When Sue went to bed one night, she thought she and her husband Bill would be taking a much anticipated trip to Mexico in the near future. But, the next morning, Sue's life and plans were shattered.
She woke up and found that her husband wasn't beside her. At first, she wasn't alarmed. It wasn't unusual for Bill to get up before she did. Sue went into the kitchen, expecting to see him. But he wasn't there. She called out to him. He didn't answer. Then she went into their home office.
She was met with a scene she will never forget.
Bill was in his chairâ€”dead. There was a plastic bag over his head. Attached to it was tubing running to a canister of helium gas. Next to Bill's chair, Sue found all kinds of materials from Hemlock's Caring Friends. There was a video tape. There were explicit â€œhow toâ€ instructions that even described how a person should â€œpracticeâ€ before the actual â€œdeath event.â€
Later, searching for answers, Sue called Hemlock's Denver office and talked to Lois Shafer who heads Caring Friends. Sue said there were no apologies from Shafer. Instead, Shafer told her that Caring Friends always reviews medical records to make sure the program is appropriate for those who are seeking services.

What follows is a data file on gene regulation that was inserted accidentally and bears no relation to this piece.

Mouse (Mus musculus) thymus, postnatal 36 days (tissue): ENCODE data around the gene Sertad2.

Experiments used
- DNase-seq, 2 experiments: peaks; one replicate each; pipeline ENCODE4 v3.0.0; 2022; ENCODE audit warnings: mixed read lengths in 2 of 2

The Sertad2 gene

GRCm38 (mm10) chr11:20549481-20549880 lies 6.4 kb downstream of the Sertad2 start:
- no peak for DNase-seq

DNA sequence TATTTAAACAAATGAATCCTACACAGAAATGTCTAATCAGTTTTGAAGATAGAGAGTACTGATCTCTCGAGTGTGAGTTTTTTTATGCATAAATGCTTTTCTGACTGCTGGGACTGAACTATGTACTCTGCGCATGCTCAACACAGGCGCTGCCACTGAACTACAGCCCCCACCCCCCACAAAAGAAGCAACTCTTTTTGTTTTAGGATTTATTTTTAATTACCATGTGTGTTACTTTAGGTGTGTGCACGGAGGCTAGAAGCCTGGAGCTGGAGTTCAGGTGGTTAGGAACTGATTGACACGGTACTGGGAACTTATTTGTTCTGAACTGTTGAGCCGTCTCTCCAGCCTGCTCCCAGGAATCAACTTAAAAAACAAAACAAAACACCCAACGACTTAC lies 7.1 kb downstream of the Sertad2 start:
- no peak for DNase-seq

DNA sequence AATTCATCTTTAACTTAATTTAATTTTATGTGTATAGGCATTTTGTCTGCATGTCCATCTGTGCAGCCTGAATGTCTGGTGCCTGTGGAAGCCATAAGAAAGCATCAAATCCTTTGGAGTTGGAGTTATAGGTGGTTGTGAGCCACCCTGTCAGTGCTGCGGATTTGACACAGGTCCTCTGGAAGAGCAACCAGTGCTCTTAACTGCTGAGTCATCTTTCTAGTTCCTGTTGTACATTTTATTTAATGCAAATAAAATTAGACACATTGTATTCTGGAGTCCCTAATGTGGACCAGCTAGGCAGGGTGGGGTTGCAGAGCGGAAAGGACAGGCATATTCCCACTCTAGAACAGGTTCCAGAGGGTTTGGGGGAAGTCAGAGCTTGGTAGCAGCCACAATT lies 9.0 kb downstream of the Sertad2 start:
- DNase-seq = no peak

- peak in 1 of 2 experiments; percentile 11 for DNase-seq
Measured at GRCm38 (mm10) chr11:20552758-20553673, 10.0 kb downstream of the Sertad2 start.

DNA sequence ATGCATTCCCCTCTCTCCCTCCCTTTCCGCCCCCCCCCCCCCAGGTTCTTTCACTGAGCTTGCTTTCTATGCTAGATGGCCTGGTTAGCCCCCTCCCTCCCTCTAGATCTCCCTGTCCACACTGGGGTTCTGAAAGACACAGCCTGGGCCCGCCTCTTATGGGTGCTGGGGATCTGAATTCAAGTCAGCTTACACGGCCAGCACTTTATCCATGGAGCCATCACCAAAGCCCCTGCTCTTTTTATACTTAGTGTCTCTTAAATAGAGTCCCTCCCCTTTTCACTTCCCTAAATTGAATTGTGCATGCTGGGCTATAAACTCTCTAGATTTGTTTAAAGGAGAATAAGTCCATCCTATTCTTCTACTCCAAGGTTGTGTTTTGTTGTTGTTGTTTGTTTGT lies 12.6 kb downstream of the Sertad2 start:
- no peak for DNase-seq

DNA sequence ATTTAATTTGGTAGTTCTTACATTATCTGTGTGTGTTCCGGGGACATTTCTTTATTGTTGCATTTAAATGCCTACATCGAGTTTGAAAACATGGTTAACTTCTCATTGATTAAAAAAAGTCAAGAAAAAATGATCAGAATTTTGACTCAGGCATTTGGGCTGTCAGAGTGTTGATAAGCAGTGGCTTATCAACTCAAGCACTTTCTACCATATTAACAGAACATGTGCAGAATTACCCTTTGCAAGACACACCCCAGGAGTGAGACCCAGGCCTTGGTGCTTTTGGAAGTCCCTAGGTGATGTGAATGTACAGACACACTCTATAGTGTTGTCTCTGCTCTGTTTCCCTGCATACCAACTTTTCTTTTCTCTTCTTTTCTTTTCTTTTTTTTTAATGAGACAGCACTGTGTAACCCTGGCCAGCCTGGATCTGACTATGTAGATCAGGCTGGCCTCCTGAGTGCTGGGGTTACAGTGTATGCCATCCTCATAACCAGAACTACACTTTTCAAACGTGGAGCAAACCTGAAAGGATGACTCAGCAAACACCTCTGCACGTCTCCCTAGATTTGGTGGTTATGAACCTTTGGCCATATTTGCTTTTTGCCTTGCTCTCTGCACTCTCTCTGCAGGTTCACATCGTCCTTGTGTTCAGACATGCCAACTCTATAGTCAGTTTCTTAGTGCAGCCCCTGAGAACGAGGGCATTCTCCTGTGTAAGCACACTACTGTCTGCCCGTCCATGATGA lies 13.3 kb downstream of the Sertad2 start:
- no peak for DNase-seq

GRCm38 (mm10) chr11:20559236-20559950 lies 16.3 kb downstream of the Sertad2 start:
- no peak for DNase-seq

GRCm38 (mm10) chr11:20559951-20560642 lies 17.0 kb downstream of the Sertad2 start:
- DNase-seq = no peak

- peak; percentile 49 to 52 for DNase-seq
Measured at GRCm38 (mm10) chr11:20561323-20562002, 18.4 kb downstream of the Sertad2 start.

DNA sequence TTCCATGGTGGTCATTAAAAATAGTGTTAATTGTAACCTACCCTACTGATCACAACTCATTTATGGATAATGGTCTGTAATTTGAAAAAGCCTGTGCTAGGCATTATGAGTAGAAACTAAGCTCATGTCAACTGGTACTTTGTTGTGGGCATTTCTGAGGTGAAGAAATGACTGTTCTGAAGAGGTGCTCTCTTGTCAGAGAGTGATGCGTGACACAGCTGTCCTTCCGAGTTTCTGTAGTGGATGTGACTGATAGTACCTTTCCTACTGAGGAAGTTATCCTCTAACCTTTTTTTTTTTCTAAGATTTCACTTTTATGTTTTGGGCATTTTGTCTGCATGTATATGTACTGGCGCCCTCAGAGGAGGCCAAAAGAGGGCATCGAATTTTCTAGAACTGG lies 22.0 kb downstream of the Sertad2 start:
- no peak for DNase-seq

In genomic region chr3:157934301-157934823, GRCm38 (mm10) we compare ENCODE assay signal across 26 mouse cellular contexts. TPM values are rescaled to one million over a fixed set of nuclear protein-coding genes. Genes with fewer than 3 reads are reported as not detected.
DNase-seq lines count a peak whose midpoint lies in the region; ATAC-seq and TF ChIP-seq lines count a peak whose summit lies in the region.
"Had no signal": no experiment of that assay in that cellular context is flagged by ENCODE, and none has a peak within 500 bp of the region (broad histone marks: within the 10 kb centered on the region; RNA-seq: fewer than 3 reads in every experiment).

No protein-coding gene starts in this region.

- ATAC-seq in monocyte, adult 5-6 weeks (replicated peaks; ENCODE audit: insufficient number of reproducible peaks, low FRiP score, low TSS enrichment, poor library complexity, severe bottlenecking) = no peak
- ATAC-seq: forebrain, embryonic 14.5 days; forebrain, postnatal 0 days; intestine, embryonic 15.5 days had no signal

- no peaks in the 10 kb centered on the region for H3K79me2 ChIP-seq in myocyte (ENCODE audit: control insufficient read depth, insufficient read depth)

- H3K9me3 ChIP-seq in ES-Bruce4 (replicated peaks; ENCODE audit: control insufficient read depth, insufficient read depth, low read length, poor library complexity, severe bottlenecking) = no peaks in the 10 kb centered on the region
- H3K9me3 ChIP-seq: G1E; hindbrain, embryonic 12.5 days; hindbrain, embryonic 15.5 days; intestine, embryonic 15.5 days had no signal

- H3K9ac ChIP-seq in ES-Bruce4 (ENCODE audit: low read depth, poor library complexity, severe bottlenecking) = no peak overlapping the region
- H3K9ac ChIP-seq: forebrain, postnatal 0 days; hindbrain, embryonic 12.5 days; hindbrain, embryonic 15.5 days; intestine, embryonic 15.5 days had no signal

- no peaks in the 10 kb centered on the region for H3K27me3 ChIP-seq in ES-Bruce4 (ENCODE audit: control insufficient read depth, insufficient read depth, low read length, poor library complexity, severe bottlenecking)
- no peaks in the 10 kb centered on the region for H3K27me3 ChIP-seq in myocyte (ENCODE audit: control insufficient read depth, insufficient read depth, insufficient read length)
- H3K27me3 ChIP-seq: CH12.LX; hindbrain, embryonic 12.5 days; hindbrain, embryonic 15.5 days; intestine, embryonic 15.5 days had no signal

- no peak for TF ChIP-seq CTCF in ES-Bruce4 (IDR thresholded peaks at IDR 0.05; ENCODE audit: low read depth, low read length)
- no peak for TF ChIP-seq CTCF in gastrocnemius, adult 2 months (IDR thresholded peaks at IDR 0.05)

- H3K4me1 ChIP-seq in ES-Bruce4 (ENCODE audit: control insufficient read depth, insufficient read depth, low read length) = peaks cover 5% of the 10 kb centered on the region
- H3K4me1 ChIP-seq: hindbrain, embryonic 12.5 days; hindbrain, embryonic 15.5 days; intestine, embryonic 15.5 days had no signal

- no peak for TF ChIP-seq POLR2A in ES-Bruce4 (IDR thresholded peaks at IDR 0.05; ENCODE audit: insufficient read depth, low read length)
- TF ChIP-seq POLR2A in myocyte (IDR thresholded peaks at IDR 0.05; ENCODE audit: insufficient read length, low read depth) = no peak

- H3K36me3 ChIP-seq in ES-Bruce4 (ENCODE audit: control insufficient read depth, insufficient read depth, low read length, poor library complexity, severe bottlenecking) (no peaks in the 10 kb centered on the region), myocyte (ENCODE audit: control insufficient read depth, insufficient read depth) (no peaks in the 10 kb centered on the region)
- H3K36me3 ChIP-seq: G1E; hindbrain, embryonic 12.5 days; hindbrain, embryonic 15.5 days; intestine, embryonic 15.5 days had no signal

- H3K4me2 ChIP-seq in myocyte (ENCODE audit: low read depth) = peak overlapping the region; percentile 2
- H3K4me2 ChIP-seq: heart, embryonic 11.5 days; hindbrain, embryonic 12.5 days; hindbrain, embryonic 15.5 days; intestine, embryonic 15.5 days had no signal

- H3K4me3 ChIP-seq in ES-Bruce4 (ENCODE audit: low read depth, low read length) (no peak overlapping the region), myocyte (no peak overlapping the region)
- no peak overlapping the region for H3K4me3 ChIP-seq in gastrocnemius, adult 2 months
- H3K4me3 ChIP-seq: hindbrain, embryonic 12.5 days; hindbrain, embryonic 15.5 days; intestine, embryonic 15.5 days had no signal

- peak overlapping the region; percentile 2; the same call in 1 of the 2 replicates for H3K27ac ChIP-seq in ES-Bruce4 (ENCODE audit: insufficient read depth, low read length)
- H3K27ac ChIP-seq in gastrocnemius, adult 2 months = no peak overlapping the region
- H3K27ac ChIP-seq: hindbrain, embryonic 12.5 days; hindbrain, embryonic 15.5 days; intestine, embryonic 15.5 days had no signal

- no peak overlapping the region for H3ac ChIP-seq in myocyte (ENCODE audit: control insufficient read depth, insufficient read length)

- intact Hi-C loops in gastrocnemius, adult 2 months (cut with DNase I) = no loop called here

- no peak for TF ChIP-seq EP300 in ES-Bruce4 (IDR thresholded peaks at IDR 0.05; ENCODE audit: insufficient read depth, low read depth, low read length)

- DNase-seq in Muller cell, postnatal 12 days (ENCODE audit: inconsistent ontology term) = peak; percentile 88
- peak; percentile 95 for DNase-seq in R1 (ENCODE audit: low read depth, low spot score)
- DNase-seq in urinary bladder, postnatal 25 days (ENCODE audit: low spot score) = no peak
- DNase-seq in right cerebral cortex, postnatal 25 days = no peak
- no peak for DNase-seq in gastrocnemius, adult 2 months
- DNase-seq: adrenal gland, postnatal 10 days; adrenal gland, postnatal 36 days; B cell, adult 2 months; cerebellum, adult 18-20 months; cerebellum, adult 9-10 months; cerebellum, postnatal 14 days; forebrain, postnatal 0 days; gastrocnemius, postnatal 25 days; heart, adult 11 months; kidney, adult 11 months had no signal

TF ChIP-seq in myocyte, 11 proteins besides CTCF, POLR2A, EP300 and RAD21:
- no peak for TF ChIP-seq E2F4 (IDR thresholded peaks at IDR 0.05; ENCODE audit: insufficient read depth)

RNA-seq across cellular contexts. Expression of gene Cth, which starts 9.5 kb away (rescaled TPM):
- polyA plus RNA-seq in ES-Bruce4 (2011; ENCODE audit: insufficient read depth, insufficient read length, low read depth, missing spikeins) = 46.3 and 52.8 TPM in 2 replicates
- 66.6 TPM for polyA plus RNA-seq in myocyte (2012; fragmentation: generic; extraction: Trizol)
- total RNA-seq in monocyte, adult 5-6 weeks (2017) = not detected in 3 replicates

Sue was shocked. Here was a stranger who had decided Bill should get help to commit suicide.
As for any review of Bill's medical records, it's not clear how or whether that was done. Bill's doctor was as shocked as Sue when Bill died. Neither of them had any idea that Bill was considering suicide. Although 46-year-old Bill had been diagnosed with multiple sclerosis several years earlier, the only sign of his condition was his use of a cane. He still drove his car.
Sue doesn't know how Bill first learned about Hemlock, nor does she know how long he was in contact with the group before his death. But she does know that Caring Friends was aggressive in contacting him. She told me she found some messages on their answering machine, indicating that Caring Friends had called Bill again and again and again.
The days and months since Bill's death have been difficult for Sue. She gets through one day at a time.
The International Task Force on Euthanasia and Assisted Suicide receives many calls from people with similar tragic stories, but does not publicly discuss them unless a person volunteers to make the facts known to others. Sue (not her real name) asked that her story be told. She wants to warn others about Hemlock's Caring Friends. â€œIf it saves just one life,â€ she told me, sharing her story will be worthwhile.